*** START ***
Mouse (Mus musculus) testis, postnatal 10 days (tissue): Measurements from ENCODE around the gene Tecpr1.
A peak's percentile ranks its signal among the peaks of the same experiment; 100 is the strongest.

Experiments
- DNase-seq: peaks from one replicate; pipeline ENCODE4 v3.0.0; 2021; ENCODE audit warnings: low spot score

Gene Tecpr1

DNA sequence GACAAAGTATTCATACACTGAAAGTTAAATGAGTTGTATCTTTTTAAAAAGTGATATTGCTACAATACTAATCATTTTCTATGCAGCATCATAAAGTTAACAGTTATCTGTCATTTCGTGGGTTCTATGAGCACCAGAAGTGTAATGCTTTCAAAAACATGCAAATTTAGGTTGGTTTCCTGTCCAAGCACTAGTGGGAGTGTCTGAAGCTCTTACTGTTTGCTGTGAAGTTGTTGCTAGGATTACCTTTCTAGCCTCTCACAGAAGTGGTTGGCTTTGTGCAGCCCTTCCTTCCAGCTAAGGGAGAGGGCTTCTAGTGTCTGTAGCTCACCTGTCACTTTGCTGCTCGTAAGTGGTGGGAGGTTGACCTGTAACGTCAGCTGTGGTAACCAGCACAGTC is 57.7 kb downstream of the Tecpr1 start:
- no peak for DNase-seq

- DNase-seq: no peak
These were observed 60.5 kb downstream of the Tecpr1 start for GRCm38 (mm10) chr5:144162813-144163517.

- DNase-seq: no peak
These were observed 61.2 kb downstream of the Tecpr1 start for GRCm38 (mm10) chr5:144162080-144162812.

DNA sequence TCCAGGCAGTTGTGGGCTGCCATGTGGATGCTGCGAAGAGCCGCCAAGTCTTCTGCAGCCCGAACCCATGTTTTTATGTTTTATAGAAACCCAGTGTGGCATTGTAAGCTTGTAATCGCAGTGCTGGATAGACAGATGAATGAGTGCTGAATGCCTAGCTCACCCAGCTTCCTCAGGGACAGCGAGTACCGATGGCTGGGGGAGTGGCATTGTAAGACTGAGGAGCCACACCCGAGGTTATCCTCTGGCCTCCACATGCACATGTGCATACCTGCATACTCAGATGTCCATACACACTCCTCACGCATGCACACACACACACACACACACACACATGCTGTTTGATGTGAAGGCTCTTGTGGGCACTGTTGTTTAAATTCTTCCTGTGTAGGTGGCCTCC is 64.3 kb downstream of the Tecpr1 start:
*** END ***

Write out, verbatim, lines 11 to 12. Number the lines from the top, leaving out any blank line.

These were observed 61.2 kb downstream of the Tecpr1 start for GRCm38 (mm10) chr5:144162080-144162812.

DNA sequence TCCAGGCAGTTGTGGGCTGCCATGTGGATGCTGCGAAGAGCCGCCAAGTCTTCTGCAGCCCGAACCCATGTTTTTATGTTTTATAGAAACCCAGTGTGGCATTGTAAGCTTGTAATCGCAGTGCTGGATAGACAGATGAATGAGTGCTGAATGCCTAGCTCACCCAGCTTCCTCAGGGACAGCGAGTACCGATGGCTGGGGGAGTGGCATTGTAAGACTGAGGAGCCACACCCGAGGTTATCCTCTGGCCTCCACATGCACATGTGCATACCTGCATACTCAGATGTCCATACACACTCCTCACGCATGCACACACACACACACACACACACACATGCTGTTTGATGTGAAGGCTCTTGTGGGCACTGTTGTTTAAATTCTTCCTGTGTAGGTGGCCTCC is 64.3 kb downstream of the Tecpr1 start: